Almost 1,000 Mysterious Magnetic Filaments Discovered Around the Milky Way’s Core

Almost 1,000 Mysterious Magnetic Filaments Discovered Around the Milky Way’s Core

Researchers discovered unexplained lengthy magnetic filaments near the center of our galaxy thirty-five years ago. Scientists have baffled by their origins for decades, but new evidence may revolutionize everything we think we know about them. The latest radio measurements, as reported in The Astrophysical Journal Letters, demonstrate that astronomers have only been looking at a small fraction of these filaments: There are at least ten times as many as previously thought, bringing the total number of these 150-light-year-long cosmic threads to around 1,000.

Farhad Yusef-Zadeh of Northwestern University, the paper’s lead author and original discoverer of the filaments, stated in a statement, “We have researched individual filaments for a long time with a myopic vision.” “At long last, we get to see the vast picture – a panoramic vision brimming with filaments. It is tough to draw any solid conclusions about what these filaments are or where they come from just by looking at a handful of them. This marks a turning point in our knowledge of these structures.”

The team was able to gain a greater understanding because of the discovery of so many filaments. They do not appear too tied to supernova remnants, for example. It is more likely that they are a result of Sagittarius A*, the galaxy’s supermassive black hole. They could link to the radio bubbles identified at the Milky Way’s center a few years ago. Magnetic fields along the filaments enhanced, according to the researchers. This property has shared all filaments, and astronomers can only prove it now that they have a larger number of samples.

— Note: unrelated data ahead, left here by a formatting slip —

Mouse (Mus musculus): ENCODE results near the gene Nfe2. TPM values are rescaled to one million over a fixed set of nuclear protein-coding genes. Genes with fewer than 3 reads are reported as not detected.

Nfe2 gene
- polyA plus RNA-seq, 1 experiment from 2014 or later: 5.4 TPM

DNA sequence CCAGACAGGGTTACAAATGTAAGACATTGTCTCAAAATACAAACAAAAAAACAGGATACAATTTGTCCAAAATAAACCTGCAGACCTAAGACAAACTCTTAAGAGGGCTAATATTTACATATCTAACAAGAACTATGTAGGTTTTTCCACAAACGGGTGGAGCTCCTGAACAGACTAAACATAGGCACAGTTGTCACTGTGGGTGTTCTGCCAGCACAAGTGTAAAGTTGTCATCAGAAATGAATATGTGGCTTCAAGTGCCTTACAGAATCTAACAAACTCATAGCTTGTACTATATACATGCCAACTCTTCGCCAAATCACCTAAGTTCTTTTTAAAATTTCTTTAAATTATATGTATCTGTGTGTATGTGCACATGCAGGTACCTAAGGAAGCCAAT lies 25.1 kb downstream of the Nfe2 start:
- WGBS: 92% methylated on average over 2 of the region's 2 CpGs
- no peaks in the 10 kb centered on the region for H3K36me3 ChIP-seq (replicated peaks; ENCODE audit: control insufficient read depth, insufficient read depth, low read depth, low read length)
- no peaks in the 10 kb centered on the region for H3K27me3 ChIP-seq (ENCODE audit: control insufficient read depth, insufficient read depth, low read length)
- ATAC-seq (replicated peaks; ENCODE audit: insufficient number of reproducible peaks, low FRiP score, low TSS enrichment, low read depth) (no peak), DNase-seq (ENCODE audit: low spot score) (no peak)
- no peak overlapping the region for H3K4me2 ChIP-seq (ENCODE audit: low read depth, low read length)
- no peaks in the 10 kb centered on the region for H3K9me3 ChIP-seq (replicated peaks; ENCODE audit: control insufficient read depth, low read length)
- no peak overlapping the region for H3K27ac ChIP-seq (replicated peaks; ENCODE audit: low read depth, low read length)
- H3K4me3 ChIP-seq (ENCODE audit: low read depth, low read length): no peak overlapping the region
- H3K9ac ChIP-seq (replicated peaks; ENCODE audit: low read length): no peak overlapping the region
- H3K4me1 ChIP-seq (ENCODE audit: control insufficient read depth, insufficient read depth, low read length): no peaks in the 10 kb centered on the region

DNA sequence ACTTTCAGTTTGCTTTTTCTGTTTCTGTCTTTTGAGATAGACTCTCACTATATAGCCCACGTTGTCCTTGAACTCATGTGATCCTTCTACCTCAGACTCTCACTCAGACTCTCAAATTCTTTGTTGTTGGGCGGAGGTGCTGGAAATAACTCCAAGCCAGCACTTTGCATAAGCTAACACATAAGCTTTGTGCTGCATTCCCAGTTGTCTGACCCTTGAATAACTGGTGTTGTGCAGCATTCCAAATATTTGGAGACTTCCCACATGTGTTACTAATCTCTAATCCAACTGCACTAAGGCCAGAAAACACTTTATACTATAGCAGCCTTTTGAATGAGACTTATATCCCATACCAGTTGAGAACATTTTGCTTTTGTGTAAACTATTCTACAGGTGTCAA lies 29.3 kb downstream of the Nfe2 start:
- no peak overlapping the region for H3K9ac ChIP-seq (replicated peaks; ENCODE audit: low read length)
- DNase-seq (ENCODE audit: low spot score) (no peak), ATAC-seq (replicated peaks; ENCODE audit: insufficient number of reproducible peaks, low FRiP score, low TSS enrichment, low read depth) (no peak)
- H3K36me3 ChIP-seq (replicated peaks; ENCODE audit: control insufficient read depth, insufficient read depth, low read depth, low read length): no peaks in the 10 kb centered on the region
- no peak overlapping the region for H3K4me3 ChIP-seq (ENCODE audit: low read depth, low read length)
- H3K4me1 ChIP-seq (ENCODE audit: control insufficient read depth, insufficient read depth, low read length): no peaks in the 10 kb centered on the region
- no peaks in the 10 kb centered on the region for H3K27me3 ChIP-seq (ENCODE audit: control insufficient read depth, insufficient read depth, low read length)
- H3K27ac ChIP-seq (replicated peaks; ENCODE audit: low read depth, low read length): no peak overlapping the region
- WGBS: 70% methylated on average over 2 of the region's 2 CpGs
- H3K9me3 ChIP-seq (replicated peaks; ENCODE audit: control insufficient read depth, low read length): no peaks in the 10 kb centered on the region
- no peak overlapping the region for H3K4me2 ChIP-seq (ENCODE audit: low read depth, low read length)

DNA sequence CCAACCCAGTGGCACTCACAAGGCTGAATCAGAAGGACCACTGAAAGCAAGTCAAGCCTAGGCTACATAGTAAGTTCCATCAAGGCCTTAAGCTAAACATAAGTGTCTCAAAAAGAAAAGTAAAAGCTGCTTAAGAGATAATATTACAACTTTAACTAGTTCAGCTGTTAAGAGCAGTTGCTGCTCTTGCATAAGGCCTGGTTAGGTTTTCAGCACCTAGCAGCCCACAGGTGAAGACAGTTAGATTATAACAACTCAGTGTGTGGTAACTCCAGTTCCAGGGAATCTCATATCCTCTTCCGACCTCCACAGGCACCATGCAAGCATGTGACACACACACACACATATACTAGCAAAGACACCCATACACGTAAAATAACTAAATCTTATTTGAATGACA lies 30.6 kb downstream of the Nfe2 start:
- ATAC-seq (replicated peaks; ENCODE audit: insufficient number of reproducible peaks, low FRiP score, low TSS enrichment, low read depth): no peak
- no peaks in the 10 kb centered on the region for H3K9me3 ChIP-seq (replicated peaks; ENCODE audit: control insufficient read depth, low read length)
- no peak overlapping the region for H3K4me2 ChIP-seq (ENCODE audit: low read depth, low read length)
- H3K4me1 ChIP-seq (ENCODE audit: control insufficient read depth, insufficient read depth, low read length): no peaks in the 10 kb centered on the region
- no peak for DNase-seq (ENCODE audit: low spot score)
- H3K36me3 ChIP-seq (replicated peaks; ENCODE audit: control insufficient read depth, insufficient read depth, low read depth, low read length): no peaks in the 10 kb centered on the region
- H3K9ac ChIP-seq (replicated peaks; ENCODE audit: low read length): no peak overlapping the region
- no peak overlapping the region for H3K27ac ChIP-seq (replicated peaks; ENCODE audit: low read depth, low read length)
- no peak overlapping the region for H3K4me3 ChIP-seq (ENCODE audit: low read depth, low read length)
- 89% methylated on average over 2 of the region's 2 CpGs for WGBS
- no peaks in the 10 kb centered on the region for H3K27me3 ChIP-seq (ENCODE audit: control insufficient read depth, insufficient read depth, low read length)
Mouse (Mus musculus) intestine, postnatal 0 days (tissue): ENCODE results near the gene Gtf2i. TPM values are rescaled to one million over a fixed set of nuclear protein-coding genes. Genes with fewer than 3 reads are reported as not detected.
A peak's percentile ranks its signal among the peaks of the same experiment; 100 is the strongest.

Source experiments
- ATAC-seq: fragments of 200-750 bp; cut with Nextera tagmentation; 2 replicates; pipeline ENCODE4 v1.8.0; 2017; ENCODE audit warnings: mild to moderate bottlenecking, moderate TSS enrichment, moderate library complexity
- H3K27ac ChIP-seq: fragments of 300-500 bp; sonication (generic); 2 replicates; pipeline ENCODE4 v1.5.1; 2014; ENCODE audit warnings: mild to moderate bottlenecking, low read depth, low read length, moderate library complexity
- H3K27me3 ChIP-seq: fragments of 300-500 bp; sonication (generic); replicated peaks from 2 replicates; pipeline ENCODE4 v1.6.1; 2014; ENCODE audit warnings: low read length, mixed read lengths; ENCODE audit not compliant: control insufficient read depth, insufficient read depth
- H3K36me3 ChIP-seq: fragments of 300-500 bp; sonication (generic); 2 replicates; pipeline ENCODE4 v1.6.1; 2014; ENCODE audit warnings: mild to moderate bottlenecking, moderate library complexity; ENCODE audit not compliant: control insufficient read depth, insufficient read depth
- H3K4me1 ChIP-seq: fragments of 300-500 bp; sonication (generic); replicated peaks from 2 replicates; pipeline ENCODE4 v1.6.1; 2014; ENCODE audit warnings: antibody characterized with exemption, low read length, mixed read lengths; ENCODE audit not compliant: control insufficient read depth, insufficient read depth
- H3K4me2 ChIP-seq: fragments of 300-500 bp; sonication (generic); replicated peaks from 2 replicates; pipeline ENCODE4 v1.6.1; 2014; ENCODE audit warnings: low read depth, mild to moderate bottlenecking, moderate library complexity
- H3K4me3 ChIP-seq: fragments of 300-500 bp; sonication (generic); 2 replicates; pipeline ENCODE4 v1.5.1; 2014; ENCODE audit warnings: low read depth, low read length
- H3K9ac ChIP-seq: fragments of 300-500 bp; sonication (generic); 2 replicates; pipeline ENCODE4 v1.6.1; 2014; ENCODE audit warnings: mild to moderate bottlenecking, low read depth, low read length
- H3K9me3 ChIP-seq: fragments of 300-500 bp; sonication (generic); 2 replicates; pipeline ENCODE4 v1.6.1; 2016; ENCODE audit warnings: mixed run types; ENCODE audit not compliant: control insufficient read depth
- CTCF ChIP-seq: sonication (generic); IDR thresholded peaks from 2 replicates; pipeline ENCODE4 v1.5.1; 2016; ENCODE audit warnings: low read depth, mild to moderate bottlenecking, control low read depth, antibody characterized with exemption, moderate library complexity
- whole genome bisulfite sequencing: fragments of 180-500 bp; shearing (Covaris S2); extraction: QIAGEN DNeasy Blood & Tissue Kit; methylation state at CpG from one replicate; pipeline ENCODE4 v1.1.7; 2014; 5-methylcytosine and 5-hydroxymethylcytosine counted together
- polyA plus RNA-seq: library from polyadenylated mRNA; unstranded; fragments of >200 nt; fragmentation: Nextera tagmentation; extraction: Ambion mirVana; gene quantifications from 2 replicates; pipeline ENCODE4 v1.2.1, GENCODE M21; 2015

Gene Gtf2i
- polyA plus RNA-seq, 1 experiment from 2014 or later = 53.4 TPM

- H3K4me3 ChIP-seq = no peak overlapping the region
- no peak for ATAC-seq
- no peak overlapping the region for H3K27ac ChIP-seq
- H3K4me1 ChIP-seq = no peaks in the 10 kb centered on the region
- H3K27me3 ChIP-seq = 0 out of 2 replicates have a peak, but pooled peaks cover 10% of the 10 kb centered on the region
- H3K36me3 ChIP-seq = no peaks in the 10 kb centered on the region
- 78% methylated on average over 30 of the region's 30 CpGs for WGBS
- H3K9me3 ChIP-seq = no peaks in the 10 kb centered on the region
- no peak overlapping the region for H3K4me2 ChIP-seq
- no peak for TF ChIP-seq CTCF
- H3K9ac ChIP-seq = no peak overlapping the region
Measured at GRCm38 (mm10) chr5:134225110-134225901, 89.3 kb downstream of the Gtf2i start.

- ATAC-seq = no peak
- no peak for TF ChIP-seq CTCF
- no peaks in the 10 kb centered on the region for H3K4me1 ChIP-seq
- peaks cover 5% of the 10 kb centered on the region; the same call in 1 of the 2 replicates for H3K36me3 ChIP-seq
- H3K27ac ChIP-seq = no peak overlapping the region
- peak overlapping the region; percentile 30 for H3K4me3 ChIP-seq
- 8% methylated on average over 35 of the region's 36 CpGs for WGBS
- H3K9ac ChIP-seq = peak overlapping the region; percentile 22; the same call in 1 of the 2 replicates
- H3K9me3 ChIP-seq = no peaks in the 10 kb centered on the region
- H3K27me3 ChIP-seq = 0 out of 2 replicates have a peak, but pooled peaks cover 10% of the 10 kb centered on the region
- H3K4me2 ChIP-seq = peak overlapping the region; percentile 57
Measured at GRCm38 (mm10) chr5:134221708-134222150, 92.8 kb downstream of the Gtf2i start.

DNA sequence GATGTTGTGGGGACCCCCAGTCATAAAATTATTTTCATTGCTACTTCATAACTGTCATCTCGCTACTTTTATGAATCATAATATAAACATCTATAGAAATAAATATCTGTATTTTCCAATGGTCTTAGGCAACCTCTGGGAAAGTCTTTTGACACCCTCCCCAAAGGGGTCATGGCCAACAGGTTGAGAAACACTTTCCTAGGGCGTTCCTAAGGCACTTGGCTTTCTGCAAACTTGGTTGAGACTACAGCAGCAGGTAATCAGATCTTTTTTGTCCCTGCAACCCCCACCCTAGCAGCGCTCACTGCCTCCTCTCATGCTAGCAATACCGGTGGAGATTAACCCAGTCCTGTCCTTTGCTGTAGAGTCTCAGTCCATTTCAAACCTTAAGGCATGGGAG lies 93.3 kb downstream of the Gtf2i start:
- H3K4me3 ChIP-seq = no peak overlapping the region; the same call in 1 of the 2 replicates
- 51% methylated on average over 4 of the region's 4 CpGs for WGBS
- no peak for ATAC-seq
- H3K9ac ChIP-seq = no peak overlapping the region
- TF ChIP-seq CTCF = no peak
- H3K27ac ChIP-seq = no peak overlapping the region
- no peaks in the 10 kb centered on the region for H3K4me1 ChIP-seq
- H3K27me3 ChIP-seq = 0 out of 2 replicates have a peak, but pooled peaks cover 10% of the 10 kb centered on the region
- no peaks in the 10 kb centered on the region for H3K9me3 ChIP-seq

“If you came from another planet and saw one exceptionally tall person on Earth, for example, you could believe that everyone is tall.” However, if you look at data across a group of people, you can figure out what their average height is. “We’re doing exactly that,” Yusef-Zadeh added. “We can determine the strength of magnetic fields, as well as their lengths, orientations, and emission spectra.” However, there is still a lot to learn. Why do they congregate? Why they evenly spaced, as if they were harp strings?

Yusef-Zadeh observed, “They virtually approximate the uniform spacing in solar cycles.” “We still have no idea why they come in clusters or how they separate, and we have no idea how these regular spacings occur.” Every time we answer one question, a slew of new ones appear.” The power of MeerKAT at the South African Radio Astronomy Observatory (SARAO) and over 200 hours of observations were required to achieve the precision required for this image.

The final image of the Milky Way’s center, which published in a separate piece in The Astrophysical Journal, is a monument to the dedication and time it took to research this critical region of our galaxy. “I’ve spent a lot of time looking at this image in the process of working on it, and I never get weary of it,” said Ian Heywood of Oxford University, the primary author of the second publication.

“Whenever I present this image to individuals who are new to radio astronomy or who are inexperienced with it in any way, I try to underline how radio imaging hasn’t always been this way, and how far MeerKAT has come in terms of its capabilities.” Working with colleagues from SARAO over the years to build this amazing telescope has been a great honor.”